Army Nurse – World War II
Air Force Flight Nurse – Korean War
Career Air Force Nurse
Meritorious Service Medal
Republic of Korea Service Medal
Did you have family back home?
“I’m the oldest of nine. So I would come in on leave. I would fly in to New Orleans ’cause Baton Rouge at that time didn’t have capabilities to accept commercial air. So I had to go to New Orleans and my parents would meet me there.
So you did get to see them while you were in the service.
“Oh yeah! Call’em every week. Once a week!
After serving three years as a Chief Nurse at Dow Air Force Base in Bangor, Maine, she moved to Hamilton Air Force Base in California. It was there that she met her husband, retired Navy Captain Clay Harrold.
“I didn’t get married until I was stationed at Hamilton Air Force Base [near San Rafael, CA]. I got married in ’67 – a retired Navy Captain.
Where’d you meet him?
“At the bar, where else?
[Chuckle] Where was that?
“Hamilton. [The Base] is no longer in existence.
When they decided to get married, they traveled back to her home state of Louisiana because she wanted her father to give her away.
You got married in Gretna, LA”?
“Yeah we flew. I wanted my father to give me away and we flew down here and we got married at that Gretna Country Club.”
How old were you when you got married?
“I was in my 50s.
Now a Lt. Colonel, she had been the Senior Nurse and Chief Nursing Administrator at numerous hospitals throughout her military career.
“When they closed Hamilton, I was transferred to Chief Nurse [Chairman of the Department of Nursing] at Tyndall Air Force Base at Panama City, FL . And I was married at that time.
Mrs. Harrold served at Tyndall for several months until she retired from the Air Force in November of 1970 after 26 years of service.
“And these are my retirement photographs, see, they’re pinning a medal on me there. And they had a big production at Tyndall. You know, the parades… there was a whole bunch of men that retired. And I was the only female.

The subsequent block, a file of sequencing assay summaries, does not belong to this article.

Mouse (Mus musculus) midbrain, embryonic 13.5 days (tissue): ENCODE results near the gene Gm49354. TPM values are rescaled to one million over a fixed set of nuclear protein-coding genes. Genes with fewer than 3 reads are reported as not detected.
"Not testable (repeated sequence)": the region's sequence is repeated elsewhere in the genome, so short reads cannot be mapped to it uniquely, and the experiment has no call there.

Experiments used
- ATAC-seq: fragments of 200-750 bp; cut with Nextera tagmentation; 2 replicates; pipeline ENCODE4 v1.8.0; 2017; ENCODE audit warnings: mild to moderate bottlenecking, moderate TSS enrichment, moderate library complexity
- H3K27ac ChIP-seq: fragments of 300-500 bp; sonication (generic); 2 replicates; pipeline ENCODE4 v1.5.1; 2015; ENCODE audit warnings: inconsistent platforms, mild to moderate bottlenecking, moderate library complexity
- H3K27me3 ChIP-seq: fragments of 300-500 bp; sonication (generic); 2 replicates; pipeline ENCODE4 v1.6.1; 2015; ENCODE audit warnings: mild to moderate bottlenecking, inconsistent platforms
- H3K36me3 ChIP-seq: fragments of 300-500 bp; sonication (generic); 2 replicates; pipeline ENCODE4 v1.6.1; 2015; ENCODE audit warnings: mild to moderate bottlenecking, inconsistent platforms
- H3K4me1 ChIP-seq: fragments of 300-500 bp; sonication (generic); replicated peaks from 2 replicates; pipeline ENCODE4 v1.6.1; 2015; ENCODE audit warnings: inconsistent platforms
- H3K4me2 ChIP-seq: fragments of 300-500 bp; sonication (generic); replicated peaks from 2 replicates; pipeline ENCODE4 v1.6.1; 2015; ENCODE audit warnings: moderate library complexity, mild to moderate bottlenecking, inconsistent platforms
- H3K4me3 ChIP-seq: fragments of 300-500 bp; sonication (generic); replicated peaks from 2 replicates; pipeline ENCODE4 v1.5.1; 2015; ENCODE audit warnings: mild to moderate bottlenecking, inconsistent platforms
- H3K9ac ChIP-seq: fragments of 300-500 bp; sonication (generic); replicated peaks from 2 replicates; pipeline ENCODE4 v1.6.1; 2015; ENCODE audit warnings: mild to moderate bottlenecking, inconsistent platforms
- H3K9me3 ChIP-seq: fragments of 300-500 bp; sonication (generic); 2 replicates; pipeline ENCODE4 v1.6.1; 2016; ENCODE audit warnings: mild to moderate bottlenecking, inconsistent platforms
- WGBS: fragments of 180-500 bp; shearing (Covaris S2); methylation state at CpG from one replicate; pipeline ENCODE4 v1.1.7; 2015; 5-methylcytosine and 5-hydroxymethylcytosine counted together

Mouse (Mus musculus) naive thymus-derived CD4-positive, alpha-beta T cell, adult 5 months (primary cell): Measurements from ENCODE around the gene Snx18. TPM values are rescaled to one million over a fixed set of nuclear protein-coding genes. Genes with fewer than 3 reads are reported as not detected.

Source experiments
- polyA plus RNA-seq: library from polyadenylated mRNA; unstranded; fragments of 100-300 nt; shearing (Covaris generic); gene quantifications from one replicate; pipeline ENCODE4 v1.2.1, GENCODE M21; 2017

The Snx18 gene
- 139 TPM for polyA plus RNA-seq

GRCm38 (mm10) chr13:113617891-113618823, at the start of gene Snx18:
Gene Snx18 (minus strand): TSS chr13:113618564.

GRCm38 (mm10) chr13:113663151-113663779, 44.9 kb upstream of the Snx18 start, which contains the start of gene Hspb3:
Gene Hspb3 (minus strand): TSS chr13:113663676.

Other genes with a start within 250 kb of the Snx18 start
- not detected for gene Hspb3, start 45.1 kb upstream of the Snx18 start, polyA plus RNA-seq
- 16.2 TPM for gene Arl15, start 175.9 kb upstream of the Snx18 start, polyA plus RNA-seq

She received numerous awards and medals for her service in various nursing roles throughout her career.
Meritorious Service Medal – awarded to any member of the Armed Forces of the United States for outstanding achievement or meritorious service to the United States. This award is the non-combat equivalent of the Bronze Star Medal.
“Lt. Col Genevieve Harrold distinguished herself in the performance of outstanding service for the United States as Chairman, Department of Nursing, United States Air Force Hospital Tyndall AFB, Florida.
“– during this period the outstanding professional skill, leadership, and ceaseless efforts of Lt. Col. Genevieve G. Harrold resulted in major contributions to the effectiveness and success of the Air Force Nursing Service. Her brilliant career and professional achievements, her delightful charm and poise, have been an inspiration to nurses and medical personnel throughout the Air Force.
Republic of Korea Service Medal – For veterans who served with distinction during the Korean War. She is one of only three women to receive this medal.
Air Force Commendation Medal – retirement medal – 26 years of service in the Air Force
Air Force Outstanding Unit Award – “[Travis AFB Hospital] I was assigned to received this award”
American Campaign Medal –for serving in a European Tour
European – African – Middle Eastern Campaign Medal and three Bronze Service Stars – for the Battle Bastogne and other battles that occurred
WWII Victory Medal
National Defense Service Medal with one bronze star
Air Force Longevity Service Award Ribbon with five oak leaf clusters – for all the medals from all the wars and campaigns in which she was involved
United Nations Service Medal – Retirement medal
After retirement, she and her husband put their household goods in storage and sailed in their ketch-rig sailboat to Key West, FL. They eventually moved to Reno, Nevada which was close to his hometown of San Francisco. They lived there until his death in January, 2006 after being married 39 years. At that time, she moved back home to Louisiana to be near family.
Wow, wow, wow, what a life! So would you change anything?